Roger Spooner Flora in the Arnside and Silverdale AONB

Roger Spooner

For a small area of land squeezed between Morecambe Bay and the A6 the Arnside and Silverdale AONB may not appear to be all that promising a site for variety of plant life. In fact the underlying limestone rock with its outcrops, areas of thin soil and limestone pavements, wooded areas, mosses and salt marshes and a spring-fed small lake provides an impressive variety of habitats.

Much of the salt marsh washed away in the 1980’s when the river Kent changed course. Over the last 15 years the mud level has risen and been colonised by patches of Cord Grass, so the salt marsh may return. White Creek salt marsh and the area between Arnside and Sandside and coastal small cliffs have a variety of plants like Sea Kale, Rock Samphire, and Sea Fern-grass.

The hilly areas of Arnside Knott and Warton Crag with steep slopes and rock outcrops support a wide variety of plants in a small area. You may find Spring Sandwort, Thyme- leaved Sandwort, nectar rich plants like Marjoram (much favoured by butterflies) Early Purple Orchids, and on anthills Silver Hair-grass. There are hay-meadows round Hawes Water with an abundance of plants Adder’s-Tongue fern, while in the marl beside the lake are plenty of surprises including Great Fen sedge, Fragrant orchid, the locally very rare Butterwort and also Birdseye Primrose (and if you are interested you might find the unusual snail Pomatias elegans at its northernmost range).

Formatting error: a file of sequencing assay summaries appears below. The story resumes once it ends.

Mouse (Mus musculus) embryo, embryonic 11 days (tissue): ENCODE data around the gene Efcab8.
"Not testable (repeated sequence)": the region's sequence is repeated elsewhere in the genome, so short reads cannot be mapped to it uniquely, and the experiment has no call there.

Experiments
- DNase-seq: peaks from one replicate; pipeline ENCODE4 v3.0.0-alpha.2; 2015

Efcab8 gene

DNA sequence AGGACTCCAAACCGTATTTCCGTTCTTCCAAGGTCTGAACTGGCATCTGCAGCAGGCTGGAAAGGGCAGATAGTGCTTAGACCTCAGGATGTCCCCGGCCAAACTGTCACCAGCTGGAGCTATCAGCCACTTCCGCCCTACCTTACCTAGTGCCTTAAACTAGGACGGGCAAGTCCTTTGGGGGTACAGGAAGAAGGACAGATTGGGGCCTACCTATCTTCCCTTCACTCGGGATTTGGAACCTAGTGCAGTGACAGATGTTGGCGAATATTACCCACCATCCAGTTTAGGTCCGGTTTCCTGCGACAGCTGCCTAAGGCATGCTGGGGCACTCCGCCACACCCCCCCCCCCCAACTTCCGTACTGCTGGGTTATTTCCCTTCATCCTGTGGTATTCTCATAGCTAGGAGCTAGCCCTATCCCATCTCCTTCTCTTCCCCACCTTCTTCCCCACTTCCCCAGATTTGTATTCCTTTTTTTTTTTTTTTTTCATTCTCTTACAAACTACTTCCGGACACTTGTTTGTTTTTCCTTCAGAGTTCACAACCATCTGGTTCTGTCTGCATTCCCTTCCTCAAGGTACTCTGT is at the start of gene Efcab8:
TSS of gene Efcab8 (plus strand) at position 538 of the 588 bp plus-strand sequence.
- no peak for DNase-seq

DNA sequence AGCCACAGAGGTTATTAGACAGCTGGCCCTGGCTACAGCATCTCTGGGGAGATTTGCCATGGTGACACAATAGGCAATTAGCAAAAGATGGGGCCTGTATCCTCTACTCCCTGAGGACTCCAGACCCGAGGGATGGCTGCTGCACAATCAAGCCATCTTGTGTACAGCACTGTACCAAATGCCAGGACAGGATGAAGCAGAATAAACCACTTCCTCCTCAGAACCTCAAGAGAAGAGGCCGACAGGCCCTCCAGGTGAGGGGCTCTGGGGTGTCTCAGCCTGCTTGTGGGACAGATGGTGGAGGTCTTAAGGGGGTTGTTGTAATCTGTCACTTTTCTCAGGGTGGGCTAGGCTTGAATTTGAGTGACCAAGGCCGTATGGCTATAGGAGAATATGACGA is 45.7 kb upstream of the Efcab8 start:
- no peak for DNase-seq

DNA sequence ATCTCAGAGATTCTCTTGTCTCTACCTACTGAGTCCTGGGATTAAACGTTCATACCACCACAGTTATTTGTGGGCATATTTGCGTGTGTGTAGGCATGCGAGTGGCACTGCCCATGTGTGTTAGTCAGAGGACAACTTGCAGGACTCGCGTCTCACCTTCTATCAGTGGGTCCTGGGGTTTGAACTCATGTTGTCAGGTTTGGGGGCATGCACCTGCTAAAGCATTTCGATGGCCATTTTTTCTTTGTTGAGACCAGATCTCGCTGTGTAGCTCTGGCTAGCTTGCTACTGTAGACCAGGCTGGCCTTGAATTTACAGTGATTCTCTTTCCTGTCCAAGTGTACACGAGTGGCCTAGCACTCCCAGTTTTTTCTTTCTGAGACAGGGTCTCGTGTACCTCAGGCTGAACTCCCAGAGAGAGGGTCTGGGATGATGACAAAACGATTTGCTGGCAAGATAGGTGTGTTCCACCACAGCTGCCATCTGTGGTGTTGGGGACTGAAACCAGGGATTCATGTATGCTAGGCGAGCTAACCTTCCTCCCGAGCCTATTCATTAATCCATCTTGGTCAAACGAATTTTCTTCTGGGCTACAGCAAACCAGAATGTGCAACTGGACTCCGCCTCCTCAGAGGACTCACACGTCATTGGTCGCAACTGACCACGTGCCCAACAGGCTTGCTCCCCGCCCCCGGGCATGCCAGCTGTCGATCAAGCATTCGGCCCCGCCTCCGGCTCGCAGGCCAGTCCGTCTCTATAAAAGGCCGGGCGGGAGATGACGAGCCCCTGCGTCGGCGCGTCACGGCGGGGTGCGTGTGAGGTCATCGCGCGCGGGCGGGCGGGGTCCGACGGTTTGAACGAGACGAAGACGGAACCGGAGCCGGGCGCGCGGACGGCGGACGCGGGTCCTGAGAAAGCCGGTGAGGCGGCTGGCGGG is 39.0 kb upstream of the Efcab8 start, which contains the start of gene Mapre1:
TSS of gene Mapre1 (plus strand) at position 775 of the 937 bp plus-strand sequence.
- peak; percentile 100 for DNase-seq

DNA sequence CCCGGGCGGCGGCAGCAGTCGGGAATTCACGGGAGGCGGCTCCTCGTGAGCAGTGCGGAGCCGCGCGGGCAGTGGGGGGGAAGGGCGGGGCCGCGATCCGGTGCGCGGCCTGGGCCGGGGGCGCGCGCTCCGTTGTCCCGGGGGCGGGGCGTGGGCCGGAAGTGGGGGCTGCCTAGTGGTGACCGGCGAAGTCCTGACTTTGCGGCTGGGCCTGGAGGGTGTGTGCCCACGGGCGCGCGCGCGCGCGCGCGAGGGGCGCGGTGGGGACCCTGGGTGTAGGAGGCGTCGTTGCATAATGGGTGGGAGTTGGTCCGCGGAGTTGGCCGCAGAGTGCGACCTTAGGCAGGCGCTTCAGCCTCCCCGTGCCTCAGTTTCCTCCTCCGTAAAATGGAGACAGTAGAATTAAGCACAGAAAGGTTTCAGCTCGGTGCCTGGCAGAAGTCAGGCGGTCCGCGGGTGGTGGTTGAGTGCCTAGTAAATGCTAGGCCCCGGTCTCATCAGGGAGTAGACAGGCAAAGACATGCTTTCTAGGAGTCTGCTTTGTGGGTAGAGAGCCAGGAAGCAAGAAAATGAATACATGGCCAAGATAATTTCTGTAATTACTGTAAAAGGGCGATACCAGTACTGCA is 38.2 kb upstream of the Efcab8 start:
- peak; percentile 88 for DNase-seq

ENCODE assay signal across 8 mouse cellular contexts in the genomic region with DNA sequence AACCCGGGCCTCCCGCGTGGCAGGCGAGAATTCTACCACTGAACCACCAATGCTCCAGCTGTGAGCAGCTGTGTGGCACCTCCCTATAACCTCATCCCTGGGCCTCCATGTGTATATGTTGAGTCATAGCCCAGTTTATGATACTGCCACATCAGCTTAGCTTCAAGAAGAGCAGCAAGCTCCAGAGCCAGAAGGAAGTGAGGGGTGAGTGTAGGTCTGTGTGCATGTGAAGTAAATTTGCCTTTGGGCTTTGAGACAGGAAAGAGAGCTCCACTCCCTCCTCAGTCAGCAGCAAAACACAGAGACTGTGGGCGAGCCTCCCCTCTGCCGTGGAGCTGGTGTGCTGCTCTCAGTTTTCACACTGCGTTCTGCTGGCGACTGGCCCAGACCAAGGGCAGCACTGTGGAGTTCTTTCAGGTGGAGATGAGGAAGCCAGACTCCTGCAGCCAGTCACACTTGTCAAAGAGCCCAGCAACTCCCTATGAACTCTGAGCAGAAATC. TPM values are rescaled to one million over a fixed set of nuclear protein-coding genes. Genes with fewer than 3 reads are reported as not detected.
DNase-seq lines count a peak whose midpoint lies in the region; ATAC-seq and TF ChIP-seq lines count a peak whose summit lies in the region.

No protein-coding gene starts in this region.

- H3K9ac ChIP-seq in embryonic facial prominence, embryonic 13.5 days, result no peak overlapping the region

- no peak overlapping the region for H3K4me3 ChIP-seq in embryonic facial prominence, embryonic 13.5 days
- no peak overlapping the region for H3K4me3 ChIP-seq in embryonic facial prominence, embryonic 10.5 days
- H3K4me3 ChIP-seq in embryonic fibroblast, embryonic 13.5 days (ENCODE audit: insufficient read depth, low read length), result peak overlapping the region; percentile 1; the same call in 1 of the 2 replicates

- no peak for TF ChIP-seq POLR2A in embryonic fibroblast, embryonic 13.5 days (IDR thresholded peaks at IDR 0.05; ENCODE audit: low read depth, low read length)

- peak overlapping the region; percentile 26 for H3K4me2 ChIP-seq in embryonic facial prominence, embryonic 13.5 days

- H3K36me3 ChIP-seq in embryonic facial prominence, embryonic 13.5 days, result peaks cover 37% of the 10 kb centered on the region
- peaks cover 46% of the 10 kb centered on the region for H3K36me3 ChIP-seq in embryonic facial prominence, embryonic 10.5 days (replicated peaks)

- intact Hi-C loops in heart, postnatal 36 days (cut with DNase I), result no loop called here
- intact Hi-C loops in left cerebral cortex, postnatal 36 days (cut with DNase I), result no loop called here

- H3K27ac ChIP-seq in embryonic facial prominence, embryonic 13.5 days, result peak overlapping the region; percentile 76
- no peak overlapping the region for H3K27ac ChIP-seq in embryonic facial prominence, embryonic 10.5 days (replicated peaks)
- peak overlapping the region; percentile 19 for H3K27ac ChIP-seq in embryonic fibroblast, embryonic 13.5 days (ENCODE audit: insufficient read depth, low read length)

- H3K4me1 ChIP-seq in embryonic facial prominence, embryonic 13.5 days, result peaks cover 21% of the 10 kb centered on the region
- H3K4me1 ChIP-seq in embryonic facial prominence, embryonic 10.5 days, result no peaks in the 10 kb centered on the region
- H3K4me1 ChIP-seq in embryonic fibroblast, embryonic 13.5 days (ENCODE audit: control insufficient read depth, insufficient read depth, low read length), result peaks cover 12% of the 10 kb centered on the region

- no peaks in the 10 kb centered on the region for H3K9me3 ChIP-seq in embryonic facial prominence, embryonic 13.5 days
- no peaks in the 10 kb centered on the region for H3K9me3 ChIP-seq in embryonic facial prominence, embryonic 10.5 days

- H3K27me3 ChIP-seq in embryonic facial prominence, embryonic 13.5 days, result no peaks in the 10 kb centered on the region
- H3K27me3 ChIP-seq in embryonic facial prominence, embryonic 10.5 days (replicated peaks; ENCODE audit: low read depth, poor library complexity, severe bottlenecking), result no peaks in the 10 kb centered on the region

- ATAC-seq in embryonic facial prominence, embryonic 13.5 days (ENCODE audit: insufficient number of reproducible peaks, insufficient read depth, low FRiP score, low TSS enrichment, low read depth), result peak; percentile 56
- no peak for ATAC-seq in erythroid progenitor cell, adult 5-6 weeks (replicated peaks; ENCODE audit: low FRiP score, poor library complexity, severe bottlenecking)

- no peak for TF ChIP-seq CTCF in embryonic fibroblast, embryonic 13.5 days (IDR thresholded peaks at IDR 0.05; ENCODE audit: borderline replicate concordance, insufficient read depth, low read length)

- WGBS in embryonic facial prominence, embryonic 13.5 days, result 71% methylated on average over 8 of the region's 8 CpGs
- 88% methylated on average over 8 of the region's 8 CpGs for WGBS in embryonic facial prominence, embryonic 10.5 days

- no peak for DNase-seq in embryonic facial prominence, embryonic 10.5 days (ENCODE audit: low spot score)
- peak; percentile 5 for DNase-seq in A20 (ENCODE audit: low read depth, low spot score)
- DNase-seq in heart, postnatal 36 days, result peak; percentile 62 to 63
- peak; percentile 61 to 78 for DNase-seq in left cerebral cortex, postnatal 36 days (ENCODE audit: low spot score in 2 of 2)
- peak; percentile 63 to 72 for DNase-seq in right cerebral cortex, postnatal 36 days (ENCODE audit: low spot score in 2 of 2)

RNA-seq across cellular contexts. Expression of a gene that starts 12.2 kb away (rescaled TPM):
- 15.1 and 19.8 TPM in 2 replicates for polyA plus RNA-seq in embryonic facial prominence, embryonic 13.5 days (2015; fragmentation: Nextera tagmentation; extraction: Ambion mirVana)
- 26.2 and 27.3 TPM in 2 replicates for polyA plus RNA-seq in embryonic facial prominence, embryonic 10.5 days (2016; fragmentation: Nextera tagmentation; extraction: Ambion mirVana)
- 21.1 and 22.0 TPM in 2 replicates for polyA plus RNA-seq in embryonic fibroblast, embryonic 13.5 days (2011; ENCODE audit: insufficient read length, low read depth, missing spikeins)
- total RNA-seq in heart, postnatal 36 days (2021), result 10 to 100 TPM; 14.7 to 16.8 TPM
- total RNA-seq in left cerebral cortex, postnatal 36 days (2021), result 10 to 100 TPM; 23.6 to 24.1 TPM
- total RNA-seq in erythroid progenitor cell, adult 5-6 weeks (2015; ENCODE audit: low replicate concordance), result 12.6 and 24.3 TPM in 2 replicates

For many people the limestone pavements of Gait Barrows provide the greatest fascination, mainly because you never know what you might find when peering into a gryke. There may be plants like Dark Red Helleborine, Saw-wort, Rigid Buckler Fern as well as sedges Remote sedge, Flea sedge, and Fingered sedge growing in the rock hollows and also plants associated with acid moorlands like Purple Moor Grass.

In the midst of the limestone outcrop you might come across hollows which have in the past filled with windblown sand from the Morecambe Bay providing habitats for more acid loving plants. These include heather, bilberry and even Lemon-scented fern. White Moss, Thrang Moss, Hale Moss, Silverdale Moss and Arnside Moss, though with limited public access will give you plenty to look at.

The AONB has a fairly large population from the villages and caravan sites so besides these native plants you will probably come across plenty of introduced species. Members of the Arnside and District Natural History Society have recorded 1080 different taxa of plants in the AONB.

Plant record summary scientific names

Plant record summary vernacular names

Image 1: Bird's Eye Primrose Image 2: Butterwort Image 3: Dark Red Helleborine

Image 1: Early Purple Orchid Image 2: Fingered Sedge Image 3: Fragrant Orchid

Image 1: Greater Fen Sedge Image 2: Marjoram Image 3: Pomatias Elegans

Image 1: Sawwort Image 2: Sea Ferngrass Image 3: Spring Sandwort


Thyme-leaved Sandwort


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Arnside and District Natural History Society
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